Doctor departures turning east Ottawa into care 'desert'

The recent departure of family doctors is raising larger concerns about a primary care "desert" that has spurred a community group to call for a new centre to help address a growing need.

Retirements and departures of mid-career physicians leaving patients in the lurch

Community group says primary care 'desert' is forming in eastern Ottawa

5 months ago
Duration 0:53
Nathalie Lafrenière, executive director of the Eastern Ottawa Resource Centre, said the need for a community health centre east of the Rideau River has been apparent since before the pandemic.

The recent departure of family doctors in east Ottawa is raising larger concerns about a primary care "desert" that has spurred a call for a new health centre.

Recent data says Ottawa has 134,000 unattached patients seeking a family physician, though there could be tens of thousands more due to recent departures. 

    Retirements and departures of mid-career physicians are leaving more patients searching for a primary care provider.

    Some of those patients desperate for a family doctor have gone to staff at the Eastern Ottawa Resource Centre seeking answers.

    "They are visiting emergency rooms, they are coming to our doorstep not knowing where to go," said Nathalie Lafrenière, the centre's executive director.

    "As a community resource centre, we have no capacity to be able to support them."

      Resource and service centres are located throughout the city to provide access to social services, such as helping seniors live independently.

      Lafrenière said people with chronic illnesses or disease are not receiving essential health-care services.

      "They are really panicked by the situation," she said. "We're just kind of seeing this desert being created of unattached patients."

      Different model could attract doctors

      Lafrenière, who also co-chairs the Coalition of Community Health and Resource Centres of Ottawa, said a new community health centre could help address the problem in the east end.

      That model, seen at several locations in the city, includes a family doctor, nurse practitioner and other staff, tapping into a network to provide more specialized services in a team environment, she said.

      The Sandy Hill Community Health Centre, shown here, works operates with a model to provide primary care, while it also provides addiction and mental health services. The Pinecrest-Queensway Community Health Centre is another example. (CBC)

      A community health centre model would also help attract medical professionals who would get benefits, pensions and time off, said Lafrenière.

      "It offers work-life balance that people have been seeking," she said.

      She suggested a new centre could be located anywhere east of the core in Vanier, Gloucester or Orléans and provide 5,000 people in vulnerable situations access to primary care.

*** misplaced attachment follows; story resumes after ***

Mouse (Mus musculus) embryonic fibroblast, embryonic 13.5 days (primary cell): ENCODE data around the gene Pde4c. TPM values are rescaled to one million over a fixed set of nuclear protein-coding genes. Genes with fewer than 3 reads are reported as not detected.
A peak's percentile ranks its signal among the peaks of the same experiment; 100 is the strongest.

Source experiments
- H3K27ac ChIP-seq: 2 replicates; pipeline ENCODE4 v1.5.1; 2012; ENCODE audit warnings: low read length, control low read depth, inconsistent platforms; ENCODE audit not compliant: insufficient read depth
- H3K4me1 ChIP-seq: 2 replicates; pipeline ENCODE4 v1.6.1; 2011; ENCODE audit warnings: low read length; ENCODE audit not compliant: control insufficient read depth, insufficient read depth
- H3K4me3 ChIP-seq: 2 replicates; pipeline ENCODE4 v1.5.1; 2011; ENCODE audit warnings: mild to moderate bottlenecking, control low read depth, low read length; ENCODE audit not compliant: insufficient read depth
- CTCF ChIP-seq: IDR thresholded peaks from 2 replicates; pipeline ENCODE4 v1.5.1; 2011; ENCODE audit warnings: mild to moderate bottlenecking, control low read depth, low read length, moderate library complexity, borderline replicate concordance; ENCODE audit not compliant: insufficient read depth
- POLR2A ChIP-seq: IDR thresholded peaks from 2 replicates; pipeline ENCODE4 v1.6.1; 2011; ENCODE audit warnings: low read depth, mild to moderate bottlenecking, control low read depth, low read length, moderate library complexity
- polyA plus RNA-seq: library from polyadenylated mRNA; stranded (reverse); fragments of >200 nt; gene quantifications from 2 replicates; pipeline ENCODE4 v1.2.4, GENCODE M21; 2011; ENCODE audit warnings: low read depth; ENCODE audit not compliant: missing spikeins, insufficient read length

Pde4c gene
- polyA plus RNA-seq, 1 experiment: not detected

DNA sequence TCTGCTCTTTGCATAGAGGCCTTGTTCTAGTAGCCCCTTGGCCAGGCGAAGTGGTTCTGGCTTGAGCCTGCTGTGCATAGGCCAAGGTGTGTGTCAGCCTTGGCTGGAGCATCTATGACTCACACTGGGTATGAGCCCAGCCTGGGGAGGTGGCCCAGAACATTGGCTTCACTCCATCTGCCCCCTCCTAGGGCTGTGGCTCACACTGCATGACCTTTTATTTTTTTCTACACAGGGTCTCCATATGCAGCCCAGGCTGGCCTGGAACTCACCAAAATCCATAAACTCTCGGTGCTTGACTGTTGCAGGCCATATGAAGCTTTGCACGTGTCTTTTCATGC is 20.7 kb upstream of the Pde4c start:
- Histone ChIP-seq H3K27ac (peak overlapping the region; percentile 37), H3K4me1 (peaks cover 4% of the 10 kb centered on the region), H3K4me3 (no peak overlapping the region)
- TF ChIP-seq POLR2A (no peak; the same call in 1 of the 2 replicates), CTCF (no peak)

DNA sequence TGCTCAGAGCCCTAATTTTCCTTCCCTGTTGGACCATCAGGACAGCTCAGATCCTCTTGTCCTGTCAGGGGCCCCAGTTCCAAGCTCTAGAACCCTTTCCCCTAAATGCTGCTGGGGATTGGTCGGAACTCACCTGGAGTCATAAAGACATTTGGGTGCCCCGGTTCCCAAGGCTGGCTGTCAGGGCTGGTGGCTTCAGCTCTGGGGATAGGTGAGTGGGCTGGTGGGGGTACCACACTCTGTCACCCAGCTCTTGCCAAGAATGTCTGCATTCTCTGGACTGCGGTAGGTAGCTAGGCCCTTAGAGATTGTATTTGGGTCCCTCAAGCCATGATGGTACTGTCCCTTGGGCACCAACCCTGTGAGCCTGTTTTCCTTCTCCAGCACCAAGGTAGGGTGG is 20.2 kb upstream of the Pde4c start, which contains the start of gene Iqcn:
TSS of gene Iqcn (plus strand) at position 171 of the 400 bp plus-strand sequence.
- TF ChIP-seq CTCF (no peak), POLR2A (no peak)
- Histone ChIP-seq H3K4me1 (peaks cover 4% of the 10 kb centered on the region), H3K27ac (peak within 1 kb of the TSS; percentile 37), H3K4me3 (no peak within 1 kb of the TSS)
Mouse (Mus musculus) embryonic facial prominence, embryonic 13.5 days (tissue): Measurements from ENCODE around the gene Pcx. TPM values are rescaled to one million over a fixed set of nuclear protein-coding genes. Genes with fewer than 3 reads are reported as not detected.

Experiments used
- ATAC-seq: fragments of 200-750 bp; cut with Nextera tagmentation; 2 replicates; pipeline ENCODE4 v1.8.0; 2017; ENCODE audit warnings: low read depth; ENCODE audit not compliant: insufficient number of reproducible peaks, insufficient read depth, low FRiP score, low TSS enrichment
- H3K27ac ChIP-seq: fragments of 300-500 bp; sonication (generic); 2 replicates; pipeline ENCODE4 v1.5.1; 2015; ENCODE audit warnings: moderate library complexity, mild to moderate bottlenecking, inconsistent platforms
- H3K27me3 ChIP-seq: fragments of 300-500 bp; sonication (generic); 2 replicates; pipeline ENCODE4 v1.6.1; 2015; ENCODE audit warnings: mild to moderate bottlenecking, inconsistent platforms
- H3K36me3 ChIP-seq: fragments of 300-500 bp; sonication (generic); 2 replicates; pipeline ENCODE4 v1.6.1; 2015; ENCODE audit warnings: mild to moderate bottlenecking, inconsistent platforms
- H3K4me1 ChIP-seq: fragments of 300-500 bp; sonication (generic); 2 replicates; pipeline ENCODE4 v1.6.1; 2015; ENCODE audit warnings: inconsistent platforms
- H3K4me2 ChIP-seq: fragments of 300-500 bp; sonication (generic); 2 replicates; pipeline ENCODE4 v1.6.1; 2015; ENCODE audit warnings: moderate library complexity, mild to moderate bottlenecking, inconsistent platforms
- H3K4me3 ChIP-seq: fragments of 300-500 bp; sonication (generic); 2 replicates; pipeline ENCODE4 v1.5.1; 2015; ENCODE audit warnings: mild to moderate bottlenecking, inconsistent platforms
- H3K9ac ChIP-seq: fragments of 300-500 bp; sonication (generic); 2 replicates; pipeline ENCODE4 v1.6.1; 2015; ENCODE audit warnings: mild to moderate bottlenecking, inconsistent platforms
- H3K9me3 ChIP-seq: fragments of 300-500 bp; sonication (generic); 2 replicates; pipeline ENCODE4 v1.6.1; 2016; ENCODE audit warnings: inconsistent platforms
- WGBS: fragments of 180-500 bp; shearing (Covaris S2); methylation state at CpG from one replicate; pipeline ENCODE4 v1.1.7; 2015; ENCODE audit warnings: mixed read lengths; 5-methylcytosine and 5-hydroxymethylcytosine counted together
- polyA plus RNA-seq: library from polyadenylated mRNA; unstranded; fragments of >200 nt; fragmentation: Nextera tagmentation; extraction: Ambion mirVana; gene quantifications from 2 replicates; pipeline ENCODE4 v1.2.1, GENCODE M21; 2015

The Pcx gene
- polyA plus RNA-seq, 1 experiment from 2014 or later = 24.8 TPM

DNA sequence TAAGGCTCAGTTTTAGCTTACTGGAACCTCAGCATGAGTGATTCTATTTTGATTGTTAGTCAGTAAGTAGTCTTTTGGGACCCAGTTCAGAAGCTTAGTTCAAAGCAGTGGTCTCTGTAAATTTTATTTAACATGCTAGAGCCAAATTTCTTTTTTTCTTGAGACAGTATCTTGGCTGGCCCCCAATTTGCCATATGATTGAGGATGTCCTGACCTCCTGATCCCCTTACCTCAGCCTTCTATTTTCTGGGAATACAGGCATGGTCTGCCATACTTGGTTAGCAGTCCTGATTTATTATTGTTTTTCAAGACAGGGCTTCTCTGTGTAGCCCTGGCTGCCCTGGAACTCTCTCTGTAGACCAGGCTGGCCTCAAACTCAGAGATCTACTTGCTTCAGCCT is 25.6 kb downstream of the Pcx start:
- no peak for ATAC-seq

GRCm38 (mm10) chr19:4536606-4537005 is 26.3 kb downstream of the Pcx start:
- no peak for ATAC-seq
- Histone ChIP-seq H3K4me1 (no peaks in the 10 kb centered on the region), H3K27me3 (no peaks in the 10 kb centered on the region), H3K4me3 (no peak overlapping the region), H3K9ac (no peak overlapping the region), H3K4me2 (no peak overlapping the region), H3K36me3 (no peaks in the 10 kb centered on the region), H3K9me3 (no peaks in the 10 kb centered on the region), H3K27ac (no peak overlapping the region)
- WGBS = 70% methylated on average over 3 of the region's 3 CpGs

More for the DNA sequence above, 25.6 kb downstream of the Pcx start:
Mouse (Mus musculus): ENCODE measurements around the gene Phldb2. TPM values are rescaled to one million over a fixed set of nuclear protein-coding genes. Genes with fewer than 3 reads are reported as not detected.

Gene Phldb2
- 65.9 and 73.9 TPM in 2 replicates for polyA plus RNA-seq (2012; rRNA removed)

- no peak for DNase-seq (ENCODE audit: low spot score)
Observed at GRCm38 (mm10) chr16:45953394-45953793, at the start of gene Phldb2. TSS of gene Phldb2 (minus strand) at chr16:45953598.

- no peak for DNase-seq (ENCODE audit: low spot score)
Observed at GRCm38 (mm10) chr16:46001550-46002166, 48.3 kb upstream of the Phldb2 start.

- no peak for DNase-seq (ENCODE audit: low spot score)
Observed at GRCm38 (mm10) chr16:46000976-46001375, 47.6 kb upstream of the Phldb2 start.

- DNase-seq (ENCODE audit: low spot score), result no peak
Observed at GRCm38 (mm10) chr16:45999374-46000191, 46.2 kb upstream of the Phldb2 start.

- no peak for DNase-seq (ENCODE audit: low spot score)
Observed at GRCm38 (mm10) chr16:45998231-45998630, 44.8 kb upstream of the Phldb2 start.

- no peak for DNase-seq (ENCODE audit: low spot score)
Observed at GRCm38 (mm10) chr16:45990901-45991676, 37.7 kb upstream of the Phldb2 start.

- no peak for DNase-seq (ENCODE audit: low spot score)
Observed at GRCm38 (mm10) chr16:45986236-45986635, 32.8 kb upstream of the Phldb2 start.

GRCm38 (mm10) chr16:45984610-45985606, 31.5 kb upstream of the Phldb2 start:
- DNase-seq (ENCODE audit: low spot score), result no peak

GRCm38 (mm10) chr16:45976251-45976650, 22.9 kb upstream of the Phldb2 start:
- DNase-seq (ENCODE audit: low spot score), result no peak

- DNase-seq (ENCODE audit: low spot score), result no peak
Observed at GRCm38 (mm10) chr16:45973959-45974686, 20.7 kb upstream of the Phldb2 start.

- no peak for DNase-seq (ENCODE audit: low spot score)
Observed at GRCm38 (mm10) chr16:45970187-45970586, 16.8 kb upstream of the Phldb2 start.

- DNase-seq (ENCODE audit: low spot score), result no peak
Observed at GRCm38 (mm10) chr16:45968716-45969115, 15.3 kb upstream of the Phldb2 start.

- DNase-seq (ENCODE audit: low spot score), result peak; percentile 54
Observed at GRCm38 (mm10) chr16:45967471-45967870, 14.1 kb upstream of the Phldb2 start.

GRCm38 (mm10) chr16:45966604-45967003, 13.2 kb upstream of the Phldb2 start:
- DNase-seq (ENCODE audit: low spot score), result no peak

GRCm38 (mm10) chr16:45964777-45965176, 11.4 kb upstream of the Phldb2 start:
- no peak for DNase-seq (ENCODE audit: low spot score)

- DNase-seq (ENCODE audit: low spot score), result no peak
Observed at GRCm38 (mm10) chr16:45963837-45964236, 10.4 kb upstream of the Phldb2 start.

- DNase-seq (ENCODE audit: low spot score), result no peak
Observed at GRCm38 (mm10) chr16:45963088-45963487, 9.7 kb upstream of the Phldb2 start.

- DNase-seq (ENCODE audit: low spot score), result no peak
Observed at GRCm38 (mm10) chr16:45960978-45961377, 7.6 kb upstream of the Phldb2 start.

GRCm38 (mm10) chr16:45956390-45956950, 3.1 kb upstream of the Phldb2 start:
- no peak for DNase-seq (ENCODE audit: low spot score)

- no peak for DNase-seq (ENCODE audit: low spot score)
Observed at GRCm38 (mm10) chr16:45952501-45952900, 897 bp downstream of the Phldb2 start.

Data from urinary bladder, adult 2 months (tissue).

This would be different than the Orlèans health hub, which features various specialists that require referrals from family physicians.

      The Ministry of Health did not provide a statement by deadline about the requirements to approve and fund a new community health centre in the east end.

      Systemic issues

      Ivy Bourgeault, a University of Ottawa professor and chair of the Canadian Health Workforce Network, said the recent departure of doctors speaks to systemic issues.

      She said the health-care system needs to give doctors different options of models of care.

      "We haven't been planning and supporting the workforce to retain them to ensure that there is sufficient numbers and coverage," Bourgeault said. 

      She said the community health centre model gives health-care professionals a chance to work in a supportive team focused on patients, which creates "less vulnerability" in the system.

      "You have more practitioners working together being able to support each other so that [health-care professionals] don't feel that their only recourse is to leave and to leave a community unserved," she said.

        Dr. Lawrence Loh, executive director and CEO of the College of Family Physicians of Canada, said many early and mid-career doctors leave their practice to escape the "treadmill" of running a business while caring for patients.

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        Current family medicine situation is like a 'major snowstorm,' this director says

        5 months ago
        Duration 1:00
        Dr. Lawrence Loh, executive director and CEO of the College of Family Physicians of Canada, said a team approach is needed to ensure doctors aren't "unnecessarily burdened" by administrative tasks.

        "They're choosing other things where they don't have to run a business, where they can work at a hospital, or they can work in focused practice," Loh said. 

        "They're also interested in working collaboratively in a team, recognizing that care is a lot more complex."


        Matthew Kupfer

        CBC Reporter

        Matthew Kupfer has been a reporter and producer at CBC News since 2012. He can be reached at and on Twitter @matthewkupfer

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